But on the questions over which there is real dispute, telling (or “teaching”) students that one side is obviously right is not the only alternative. The better alternative is to offer students the resources to understand to the greatest degree possible each rival argument. But this crucially must involve not taking a disinterested, neutral standpoint, but rather following the Socratic method, and learning how each ethical viewpoint understands and attempts to answer the criticisms of the other. And, as MacIntyre so well shows, teaching rival ethical perspectives involves learning not only differing philosophies, but the distinct historical and social contexts from which these perspectives derive, and within which they are fully embodied. Any adequately articulated ethical perspective, after all, consists not just of a set of principles or propositions, but a way of being and living. Teaching this fuller form of philosophy and ethics is not a small task, but it is possible.
The preceding is my interpretation of what MacIntyre’s theories imply about the proper approach to conducting moral inquiry. But it is clear from this talk that MacIntyre has not adequately taken pains to emphasize how his approach actually requires a liberal society and a liberal methodology, even if it rejects liberalism as an account of morality itself. And it’s remarkable what a fine line there is in the takeaway from his argument between these two radically different conclusions about how we should regard liberalism.
(I should note that the conference audience last July also pounced on Sportiello and made many of these points. And he said he had not meant his talk the way we were taking it and was worried it might come across this way — though I still wasn’t clear after this on what he might have meant instead. So one should not necessarily take this post as a completely fair representation of and response to Sportiello’s argument — although he did publish a version of it as a column in the Notre Dame Observer a month later, and it appears consistent with my description here. [NOTE: See the end of this post for an exchange between myself and Mr. Sportiello about his talk.] Regardless, one could easily take MacIntyre’s work to the conclusions described here, and so it is crucial to respond to them.)
As a postscript to MacIntyre’s account of moral inquiry, I would also contend that coming to the best conclusion in a moral debate requires not only understanding but sympathizing with each side of an argument. This is crucial to inhabiting rival views, to understanding why someone might not only rationally believe them but reasonably live according to them. The act of sympathy can become a rational basis for rejecting a viewpoint — and it ought to be considered a much better basis than one of lacking understanding, of bafflement.
It strikes me that this account tends already to support a skeptical view of the reflexively progressive impulse toward bioethics and biotechnology — the impulse that culminates in transhumanism. For (at the risk of overgeneralizing) it seems that transhumanists tend to meet their critics with bafflement. Transhumanists regard their rivals’ viewpoints as fundamentally irrational and superstitious, and their approach is more often to dismiss those arguments as such than to provide criticism based on a deep understanding of their rivals. By contrast, I think critics pretty well understand and sympathize with, and have offered coherent and charitable accounts of, the impulses and reasons motivating transhumanism.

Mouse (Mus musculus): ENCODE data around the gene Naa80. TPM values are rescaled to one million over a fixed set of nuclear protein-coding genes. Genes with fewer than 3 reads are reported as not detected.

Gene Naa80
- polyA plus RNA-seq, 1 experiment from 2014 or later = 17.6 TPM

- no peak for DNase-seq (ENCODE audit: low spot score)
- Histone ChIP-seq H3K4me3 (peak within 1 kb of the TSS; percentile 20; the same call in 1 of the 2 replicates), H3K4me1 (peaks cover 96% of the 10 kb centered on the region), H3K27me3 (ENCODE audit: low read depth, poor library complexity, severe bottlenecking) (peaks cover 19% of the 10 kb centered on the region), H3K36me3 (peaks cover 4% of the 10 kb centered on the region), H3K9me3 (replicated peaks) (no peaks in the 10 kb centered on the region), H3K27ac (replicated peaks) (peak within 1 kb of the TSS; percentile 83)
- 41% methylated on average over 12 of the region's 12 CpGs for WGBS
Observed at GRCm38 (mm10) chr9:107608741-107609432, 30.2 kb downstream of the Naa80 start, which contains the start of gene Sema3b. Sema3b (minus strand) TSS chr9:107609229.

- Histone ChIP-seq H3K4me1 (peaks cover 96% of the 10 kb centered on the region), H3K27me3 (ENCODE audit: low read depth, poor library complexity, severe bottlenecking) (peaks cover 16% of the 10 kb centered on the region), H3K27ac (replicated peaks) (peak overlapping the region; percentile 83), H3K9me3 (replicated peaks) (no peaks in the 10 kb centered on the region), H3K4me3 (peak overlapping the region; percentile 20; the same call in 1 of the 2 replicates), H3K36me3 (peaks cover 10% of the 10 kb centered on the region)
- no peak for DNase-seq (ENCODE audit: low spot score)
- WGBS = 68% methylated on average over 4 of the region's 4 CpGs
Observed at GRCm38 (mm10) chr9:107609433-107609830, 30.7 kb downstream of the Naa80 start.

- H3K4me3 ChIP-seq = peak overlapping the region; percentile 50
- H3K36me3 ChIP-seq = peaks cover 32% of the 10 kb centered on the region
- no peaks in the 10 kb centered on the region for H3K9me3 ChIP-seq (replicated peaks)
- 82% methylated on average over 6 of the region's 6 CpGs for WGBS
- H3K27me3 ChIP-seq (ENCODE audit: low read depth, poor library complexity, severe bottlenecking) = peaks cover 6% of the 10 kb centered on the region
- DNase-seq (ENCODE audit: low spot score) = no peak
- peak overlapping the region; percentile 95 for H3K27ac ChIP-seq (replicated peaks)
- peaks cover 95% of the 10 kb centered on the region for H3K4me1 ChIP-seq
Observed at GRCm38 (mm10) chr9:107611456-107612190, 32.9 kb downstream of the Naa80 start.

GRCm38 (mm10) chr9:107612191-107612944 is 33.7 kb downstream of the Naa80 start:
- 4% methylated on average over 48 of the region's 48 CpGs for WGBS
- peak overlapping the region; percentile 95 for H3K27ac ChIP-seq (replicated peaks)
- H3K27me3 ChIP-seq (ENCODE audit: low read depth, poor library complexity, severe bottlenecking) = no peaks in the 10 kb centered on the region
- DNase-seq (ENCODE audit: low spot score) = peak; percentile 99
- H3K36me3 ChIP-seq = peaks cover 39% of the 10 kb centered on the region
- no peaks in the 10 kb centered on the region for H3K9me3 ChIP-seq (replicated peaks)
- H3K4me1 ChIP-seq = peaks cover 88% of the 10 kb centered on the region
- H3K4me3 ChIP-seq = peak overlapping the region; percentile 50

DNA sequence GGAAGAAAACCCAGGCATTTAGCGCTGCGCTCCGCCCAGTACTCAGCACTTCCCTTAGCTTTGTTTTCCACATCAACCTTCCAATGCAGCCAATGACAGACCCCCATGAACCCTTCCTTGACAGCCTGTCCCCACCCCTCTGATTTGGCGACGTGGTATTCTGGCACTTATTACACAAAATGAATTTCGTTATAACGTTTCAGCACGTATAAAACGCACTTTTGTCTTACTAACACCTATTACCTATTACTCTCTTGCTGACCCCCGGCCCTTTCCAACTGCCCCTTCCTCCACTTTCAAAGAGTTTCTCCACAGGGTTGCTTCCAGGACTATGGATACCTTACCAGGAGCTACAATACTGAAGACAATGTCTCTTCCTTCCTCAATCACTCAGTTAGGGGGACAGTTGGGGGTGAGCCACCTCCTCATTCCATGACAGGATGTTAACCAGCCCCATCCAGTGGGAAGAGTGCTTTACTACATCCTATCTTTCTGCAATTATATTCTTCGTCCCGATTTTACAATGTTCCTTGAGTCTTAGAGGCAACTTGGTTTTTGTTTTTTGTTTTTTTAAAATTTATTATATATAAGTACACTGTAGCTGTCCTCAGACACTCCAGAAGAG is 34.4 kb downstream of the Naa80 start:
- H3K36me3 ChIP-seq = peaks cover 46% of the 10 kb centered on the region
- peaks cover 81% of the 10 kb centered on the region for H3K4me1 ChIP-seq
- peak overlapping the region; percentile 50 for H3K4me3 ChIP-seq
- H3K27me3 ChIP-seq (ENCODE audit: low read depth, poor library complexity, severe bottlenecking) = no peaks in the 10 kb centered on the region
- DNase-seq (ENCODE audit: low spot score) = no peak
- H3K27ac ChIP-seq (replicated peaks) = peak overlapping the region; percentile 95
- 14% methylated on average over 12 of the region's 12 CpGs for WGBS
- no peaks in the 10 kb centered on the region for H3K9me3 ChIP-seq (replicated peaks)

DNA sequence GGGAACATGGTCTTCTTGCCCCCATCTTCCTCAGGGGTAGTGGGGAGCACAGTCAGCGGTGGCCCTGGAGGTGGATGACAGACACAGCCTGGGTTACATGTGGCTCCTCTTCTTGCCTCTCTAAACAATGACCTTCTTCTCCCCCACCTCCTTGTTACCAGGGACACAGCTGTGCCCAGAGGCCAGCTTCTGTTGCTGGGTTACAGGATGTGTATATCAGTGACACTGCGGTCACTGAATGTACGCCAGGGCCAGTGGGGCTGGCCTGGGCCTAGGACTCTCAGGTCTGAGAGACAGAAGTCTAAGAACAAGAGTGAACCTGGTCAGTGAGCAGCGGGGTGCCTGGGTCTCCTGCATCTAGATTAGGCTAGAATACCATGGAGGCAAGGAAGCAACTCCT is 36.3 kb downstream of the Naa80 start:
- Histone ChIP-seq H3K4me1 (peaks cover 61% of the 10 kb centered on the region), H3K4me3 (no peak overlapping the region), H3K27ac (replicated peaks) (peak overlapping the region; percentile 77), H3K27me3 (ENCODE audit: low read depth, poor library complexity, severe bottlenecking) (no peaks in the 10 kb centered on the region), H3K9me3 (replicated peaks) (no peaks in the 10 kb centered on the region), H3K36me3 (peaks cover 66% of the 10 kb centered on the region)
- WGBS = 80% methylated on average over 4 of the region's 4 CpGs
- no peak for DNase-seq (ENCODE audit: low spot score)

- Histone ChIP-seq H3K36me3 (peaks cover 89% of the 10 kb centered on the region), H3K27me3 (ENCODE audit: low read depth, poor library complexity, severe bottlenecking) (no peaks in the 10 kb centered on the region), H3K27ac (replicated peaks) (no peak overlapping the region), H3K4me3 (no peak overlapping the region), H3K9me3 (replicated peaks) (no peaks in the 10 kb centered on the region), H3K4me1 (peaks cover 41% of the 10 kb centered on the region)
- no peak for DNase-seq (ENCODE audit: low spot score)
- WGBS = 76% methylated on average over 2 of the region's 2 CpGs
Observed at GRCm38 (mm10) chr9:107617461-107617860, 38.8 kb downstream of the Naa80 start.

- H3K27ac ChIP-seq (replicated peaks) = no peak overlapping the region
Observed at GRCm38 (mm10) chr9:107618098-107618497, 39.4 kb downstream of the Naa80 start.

Actually, it is closer to the truth to say that transhumanists and their critics fundamentally value different, and basically opposed, sets of goods. But transhumanists seem to reject their rival goods out of incomprehension — whereas the critics of transhumanism reject transhumanism because they understand all too well what it wants.
ADDENDUM: Before publishing this post, I sent it to Mr. Sportiello to give him an opportunity to correct or clarify my account of his talk. The below is excerpted from our e-mail exchange.
Daniel Sportiello: I have now given my paper several times — and been misinterpreted several times: my audience at Providence, of which you were a member, took me to be a reactionary, for example, while my audience at Notre Dame took me to be a nihilist. No doubt these misinterpretations are my fault: I find, in the words of the poet, that it is impossible to say just what I mean. Nonetheless, let me try to articulate my thesis as clearly as brevity allows.
First, to repeat, I advocate teaching courses on After Virtue instead of courses on applied ethics — though any course on After Virtue must begin with a course on applied ethics in miniature. But we should teach them these common arguments only in order to immediately reveal their shallowness — the extent, that is, to which they depend upon premises that are without justification — and the culture of manipulation that results from that shallowness.
We should next teach them what men like Kant and Hume actually wrote — the grounding of autonomy in the normativity of theoretical and practical reason and the complementary role of sympathy and self-love in any explanation of the rise of civil society, respectively — before teaching them what really matters in all of this: an understanding of embodied rationality, deeply informed both by the practices of everyday life and by history, that would serve as the core of a tradition of rational inquiry that could be shown to be rationally superior to its rivals — who should be included, not excluded, from this conversation.